As the meta changes, so do the heroes that make it interesting. For over a year now, the meta has favored more tanky, farming-oriented heroes who specialize in physical damage.
Now, while those heroes are still somewhat viable, the meta focuses more on tempo heroes who can have more impact on early teamfights. Here are some of the top midlaners of the 7.00-7.02 era.
7.00 marked a new era of Dota with the introduction of talents. No matter how one feels about them, there’s no denying that they have drastically changed Dota. One of the early, talent-oriented builds was the magic damage Ember Spirit.
This new build allowed Ember Spirit to dominate the midgame and dictate its overall pace. It didn’t take long for pro teams to adapt this new playstyle, and by the second LAN event, Dota Pit, Ember was the 2nd most contested hero and maintained an 85% win rate across 13 games.
Ember Spirit was definitely more impressive the first time people discovered this build. Since then he’s been nerfed quite a bit, with less spell amplification for his talent and now victim to the improved Root mechanic, as he cannot remnant out of it anymore.
In pub games, Ember Spirit’s performance has dropped significantly. He’s still one of the more impressive heroes in the 5k+ MMR bracket, with a 22% pick rate and a 54% winrate. Across all brackets however, both his pick- and win rate have dropped, especially since the nerfs in 7.02.
Regardless, Ember Spirit has been one of the top midlaners in the 7.xx era so far and remains to be one, at least in the higher skilled brackets.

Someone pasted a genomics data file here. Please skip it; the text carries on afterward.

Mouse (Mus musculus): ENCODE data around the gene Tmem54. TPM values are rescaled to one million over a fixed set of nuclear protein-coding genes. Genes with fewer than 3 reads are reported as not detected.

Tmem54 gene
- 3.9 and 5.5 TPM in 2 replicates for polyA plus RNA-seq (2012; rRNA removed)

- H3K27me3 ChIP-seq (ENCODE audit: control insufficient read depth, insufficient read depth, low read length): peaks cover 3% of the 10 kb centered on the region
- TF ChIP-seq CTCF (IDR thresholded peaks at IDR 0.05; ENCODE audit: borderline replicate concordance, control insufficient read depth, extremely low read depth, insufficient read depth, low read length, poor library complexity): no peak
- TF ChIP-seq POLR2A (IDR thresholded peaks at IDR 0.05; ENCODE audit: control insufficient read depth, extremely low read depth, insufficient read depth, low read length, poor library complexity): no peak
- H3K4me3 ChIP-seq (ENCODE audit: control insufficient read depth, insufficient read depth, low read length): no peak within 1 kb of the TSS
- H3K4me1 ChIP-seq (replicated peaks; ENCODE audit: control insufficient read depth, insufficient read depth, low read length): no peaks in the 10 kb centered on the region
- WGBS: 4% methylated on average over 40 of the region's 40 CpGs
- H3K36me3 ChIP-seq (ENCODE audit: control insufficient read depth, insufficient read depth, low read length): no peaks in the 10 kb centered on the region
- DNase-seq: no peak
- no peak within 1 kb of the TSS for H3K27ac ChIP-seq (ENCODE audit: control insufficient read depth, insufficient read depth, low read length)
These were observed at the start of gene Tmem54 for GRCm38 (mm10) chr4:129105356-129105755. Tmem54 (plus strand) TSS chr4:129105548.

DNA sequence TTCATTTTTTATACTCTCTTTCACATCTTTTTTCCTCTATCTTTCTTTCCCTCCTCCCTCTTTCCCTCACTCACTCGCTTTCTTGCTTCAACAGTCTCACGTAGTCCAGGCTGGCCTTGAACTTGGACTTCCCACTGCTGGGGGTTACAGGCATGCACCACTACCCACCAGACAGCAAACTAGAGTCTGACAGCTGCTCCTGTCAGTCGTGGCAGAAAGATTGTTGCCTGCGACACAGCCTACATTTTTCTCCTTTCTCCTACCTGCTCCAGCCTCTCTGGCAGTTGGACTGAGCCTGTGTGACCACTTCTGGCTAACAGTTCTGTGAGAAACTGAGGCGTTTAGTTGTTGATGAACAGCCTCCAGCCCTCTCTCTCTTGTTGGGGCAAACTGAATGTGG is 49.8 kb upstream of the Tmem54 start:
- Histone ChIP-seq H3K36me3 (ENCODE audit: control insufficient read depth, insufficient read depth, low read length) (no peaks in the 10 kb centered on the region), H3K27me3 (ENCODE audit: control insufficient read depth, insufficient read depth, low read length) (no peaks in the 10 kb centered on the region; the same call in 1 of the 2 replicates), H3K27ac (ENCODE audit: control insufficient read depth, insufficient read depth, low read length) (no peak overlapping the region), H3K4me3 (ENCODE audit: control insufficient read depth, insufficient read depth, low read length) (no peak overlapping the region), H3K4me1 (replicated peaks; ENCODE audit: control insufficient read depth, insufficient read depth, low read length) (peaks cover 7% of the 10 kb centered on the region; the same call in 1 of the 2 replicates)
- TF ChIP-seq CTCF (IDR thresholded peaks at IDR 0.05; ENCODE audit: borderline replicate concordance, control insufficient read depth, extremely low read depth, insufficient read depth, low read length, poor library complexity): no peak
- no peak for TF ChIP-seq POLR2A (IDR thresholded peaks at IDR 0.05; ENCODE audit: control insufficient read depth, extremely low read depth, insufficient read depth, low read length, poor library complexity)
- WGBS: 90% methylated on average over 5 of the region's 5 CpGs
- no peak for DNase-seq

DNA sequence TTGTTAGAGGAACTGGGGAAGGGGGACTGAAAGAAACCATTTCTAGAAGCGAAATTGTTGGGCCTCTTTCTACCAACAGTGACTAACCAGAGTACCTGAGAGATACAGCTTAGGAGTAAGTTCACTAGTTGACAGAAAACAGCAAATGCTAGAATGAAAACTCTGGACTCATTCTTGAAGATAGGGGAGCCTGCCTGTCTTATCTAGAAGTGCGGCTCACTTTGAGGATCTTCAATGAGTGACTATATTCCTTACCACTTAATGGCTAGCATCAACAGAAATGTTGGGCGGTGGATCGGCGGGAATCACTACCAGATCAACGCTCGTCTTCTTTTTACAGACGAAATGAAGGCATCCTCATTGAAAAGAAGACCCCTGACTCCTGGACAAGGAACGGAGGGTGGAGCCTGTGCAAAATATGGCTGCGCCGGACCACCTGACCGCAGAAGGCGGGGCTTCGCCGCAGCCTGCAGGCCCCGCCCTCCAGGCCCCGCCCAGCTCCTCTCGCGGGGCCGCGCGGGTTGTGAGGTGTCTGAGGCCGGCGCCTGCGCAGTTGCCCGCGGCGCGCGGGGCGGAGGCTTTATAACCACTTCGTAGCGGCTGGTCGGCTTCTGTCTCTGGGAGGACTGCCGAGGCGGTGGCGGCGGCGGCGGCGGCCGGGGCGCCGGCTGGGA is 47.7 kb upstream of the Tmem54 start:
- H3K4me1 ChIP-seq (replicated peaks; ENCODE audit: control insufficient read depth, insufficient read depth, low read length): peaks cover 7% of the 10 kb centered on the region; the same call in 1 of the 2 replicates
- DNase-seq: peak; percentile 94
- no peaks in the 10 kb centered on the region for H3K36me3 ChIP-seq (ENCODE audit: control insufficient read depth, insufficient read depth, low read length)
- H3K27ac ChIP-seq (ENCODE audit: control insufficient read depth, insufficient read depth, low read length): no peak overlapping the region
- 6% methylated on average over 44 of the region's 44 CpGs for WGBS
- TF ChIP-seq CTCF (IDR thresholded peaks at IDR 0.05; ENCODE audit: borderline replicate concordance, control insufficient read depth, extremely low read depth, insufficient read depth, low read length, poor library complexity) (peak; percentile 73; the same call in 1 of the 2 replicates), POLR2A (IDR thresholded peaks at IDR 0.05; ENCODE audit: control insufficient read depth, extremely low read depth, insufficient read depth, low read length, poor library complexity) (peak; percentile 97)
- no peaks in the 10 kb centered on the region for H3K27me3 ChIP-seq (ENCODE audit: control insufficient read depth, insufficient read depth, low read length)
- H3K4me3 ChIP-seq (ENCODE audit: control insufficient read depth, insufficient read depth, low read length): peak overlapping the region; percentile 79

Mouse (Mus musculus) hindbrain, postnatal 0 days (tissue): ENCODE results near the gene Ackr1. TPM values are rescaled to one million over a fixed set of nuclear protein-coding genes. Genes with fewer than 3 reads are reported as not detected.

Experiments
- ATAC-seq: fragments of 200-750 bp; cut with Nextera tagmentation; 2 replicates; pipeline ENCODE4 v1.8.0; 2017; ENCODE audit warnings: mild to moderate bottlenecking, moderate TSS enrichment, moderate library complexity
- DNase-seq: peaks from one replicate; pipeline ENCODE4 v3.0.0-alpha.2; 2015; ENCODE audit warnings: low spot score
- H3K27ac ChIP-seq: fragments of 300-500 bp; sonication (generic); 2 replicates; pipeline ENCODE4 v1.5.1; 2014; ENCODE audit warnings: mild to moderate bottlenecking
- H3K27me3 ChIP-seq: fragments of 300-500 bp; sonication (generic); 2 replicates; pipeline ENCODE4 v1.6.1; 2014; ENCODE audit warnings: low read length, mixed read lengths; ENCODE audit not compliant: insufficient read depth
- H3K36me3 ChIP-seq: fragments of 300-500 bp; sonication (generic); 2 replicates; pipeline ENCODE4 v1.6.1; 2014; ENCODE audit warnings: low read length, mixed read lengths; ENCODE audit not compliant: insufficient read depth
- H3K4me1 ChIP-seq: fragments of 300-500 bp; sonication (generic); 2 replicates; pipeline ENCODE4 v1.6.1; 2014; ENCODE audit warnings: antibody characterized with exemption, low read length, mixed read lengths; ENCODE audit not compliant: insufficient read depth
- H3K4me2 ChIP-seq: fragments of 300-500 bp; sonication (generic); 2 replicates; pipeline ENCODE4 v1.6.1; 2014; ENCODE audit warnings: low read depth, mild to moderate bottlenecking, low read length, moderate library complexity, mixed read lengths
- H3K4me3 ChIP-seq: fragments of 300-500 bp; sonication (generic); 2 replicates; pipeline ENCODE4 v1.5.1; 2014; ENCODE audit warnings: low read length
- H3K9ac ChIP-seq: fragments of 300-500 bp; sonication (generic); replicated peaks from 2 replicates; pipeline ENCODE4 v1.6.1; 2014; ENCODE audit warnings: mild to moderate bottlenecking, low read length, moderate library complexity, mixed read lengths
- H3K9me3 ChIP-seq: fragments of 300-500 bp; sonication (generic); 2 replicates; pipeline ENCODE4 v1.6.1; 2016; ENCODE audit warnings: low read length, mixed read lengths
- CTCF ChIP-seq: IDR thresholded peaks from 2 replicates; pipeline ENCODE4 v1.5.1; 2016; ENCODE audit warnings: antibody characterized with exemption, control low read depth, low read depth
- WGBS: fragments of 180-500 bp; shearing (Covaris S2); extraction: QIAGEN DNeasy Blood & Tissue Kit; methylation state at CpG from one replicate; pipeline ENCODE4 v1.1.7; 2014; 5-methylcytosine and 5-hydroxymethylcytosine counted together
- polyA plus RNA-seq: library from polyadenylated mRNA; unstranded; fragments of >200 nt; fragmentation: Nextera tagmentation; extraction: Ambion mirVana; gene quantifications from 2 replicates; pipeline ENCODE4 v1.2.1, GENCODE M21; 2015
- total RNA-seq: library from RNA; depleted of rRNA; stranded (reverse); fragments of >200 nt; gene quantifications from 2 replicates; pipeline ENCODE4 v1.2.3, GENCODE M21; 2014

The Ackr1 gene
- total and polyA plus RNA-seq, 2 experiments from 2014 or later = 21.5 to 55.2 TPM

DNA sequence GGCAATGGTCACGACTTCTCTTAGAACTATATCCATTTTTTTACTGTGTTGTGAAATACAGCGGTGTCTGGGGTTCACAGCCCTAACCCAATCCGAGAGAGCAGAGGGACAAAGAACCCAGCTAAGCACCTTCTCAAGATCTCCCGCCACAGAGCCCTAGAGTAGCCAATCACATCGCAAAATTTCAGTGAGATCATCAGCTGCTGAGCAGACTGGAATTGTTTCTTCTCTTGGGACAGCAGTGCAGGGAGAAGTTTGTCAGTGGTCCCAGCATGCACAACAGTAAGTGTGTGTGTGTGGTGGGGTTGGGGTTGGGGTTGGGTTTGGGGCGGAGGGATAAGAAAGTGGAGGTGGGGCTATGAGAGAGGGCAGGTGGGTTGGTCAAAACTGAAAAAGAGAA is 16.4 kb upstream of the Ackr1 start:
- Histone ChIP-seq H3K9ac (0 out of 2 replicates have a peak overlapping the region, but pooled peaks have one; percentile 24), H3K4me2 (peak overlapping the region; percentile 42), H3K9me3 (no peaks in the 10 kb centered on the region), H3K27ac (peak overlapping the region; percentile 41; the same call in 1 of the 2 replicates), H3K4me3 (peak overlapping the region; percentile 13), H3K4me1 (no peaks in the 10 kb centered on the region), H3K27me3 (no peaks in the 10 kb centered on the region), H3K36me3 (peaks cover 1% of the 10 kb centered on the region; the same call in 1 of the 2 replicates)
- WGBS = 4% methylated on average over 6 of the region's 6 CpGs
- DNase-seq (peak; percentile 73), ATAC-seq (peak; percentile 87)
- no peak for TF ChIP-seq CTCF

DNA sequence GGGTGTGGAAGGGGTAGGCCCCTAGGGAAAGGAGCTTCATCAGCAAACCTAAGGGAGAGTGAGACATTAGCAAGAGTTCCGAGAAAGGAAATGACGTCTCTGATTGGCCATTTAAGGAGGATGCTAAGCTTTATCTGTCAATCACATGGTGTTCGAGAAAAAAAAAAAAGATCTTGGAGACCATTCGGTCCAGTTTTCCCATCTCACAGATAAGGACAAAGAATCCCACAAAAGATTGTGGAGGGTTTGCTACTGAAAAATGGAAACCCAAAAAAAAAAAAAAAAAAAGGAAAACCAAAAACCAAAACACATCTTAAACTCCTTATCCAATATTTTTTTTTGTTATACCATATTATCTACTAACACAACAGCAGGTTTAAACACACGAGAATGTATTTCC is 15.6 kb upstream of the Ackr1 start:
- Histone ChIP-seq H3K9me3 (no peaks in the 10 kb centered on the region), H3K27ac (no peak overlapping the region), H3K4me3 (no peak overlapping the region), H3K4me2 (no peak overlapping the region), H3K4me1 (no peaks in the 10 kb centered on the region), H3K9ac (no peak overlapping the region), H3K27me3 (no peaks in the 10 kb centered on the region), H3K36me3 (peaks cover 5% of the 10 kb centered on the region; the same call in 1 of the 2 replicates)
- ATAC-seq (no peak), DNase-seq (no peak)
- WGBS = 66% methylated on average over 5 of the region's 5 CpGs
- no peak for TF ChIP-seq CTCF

Towards the end of 6.88, Shadow Fiend enjoyed a bit of a resurgence. He had become a little bit of a niche pick and 4 games in Boston is quite impressive, considering how non-existent he had been all year round.
The current meta favors mid heroes who can either dictate the pace of the game and still transition into the lategame, or heroes who excel at farming, but can still be part of teamfights early on.
Shadow Fiend ticks both boxes. He can dominate the midgame, especially with a Shadow Blade, as well as transitioning perfectly into the lategame as a hardcarry. Like any other ranged carry in the past year or so, Shadow Fiend benefits massively from Dragon Lance and his new talents complement his pace very well.
The addition of Shrines also plays quite a role in Shadow Fiend’s rising popularity and success. It allows the hero to be more farm efficient with his spells. The same applies to the added Bounty Runes, which allow any natural Bottle carrier to be a bit more efficient around the map and almost compensates for the magic resistance of neutral creeps. (SF needs to spend more mana to clear camps, but that is supplemented by the new regeneration possibilities through Shrine and Bounty Runes)
A consistently high pick- (21%) and winrate (51%) across all brackets is quite impressive, even if his winrate in the 5k+ MMR bracket (47%) is anything but. In pro games, SF finds himself to be among the most contested heroes, and at Dota Pit he was even among the most banned heroes.
In a meta that favors fights, not only early, but also throughout the midgame, it seems natural for a hero like Invoker to be popular, especially since a lot of heroes he either synergizes with or counters are popular as well. Heroes like Shadow Demon, Centaur or Nyx Assassin set up for an easy Sunstrike, and the ever so popular Ember Spirit is almost easily killed with a Tornado dispelling the Flameguard.